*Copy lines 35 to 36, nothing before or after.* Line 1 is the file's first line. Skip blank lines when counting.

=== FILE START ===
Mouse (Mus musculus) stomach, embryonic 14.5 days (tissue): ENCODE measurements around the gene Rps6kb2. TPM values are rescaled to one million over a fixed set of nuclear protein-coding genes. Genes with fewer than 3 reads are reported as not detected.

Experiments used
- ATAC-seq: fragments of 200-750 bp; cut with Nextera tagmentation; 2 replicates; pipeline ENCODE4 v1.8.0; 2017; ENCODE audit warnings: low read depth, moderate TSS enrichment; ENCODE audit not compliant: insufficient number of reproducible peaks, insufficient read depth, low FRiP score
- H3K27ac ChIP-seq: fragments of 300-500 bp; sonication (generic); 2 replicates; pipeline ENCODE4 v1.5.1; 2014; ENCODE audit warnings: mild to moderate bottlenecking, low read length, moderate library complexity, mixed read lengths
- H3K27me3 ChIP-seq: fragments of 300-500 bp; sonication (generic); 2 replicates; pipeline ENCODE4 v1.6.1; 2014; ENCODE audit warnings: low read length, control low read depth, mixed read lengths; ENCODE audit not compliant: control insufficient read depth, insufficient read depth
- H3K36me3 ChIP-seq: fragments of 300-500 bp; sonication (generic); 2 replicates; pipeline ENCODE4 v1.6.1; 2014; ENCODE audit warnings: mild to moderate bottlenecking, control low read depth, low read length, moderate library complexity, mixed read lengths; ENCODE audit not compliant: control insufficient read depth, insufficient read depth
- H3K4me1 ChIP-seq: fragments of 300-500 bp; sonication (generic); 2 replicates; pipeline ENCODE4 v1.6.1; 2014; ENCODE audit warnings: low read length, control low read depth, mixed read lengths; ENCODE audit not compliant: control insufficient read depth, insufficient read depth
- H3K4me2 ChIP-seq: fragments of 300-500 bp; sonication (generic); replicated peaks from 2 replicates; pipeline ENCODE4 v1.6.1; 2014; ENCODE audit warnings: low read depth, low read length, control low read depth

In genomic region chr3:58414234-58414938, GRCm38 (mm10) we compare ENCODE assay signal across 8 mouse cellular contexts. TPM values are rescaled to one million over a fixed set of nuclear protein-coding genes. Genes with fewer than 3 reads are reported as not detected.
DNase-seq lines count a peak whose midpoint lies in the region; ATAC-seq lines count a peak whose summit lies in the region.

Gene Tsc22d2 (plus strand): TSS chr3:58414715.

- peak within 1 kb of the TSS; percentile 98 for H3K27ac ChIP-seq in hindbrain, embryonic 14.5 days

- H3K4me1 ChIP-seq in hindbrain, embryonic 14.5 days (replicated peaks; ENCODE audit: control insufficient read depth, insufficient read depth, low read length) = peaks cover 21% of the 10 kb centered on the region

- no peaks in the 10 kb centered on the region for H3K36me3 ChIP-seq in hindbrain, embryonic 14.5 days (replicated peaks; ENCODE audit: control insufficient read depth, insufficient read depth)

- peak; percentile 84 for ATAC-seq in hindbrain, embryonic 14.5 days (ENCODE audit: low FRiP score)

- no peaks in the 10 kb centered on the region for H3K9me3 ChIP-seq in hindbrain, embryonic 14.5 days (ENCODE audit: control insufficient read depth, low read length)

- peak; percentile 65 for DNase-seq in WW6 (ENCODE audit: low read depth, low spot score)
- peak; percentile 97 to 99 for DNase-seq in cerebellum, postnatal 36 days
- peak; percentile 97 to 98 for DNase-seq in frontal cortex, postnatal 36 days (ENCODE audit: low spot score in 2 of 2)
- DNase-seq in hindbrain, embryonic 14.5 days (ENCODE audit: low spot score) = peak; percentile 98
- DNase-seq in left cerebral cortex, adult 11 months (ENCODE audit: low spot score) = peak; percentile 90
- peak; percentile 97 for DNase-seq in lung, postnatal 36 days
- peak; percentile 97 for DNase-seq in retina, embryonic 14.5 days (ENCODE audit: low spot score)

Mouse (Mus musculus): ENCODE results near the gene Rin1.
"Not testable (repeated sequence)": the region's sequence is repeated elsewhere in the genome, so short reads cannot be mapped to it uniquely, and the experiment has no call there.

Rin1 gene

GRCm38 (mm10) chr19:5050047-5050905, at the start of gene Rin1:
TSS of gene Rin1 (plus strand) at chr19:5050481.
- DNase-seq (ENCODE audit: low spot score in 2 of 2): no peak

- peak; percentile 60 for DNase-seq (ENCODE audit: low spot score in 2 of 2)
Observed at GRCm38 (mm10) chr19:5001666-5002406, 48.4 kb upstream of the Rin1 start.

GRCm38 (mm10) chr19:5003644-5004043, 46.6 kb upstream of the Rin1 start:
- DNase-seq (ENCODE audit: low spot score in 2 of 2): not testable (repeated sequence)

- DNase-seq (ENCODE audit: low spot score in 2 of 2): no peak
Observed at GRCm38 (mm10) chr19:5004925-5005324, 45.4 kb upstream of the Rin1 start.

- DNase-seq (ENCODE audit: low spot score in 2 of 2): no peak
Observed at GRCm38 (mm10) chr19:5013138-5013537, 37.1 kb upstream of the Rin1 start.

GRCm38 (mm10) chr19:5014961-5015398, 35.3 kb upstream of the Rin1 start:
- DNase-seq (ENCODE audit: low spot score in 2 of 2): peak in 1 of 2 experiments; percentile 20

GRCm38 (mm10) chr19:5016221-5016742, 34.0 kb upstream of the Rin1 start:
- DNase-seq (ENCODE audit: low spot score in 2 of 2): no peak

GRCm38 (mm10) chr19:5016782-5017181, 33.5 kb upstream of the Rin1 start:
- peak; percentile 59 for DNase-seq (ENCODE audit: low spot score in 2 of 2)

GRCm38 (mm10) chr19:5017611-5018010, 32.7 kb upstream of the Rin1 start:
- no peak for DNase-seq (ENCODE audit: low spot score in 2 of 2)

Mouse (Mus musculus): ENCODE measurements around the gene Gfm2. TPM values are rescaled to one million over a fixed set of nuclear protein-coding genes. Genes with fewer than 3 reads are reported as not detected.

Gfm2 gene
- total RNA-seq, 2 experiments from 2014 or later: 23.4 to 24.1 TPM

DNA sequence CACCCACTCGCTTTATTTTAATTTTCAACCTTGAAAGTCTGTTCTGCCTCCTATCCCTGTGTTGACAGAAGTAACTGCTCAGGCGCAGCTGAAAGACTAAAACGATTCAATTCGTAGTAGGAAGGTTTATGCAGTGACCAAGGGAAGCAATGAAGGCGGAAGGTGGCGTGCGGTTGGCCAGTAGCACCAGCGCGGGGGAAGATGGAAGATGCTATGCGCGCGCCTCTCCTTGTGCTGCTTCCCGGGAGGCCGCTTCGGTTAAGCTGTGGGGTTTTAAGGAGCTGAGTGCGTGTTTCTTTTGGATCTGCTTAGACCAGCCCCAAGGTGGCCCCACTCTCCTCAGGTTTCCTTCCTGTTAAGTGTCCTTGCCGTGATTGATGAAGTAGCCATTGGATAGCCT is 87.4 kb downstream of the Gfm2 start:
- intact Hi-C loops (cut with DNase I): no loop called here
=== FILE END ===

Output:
Observed at GRCm38 (mm10) chr19:5004925-5005324, 45.4 kb upstream of the Rin1 start.

- DNase-seq (ENCODE audit: low spot score in 2 of 2): no peak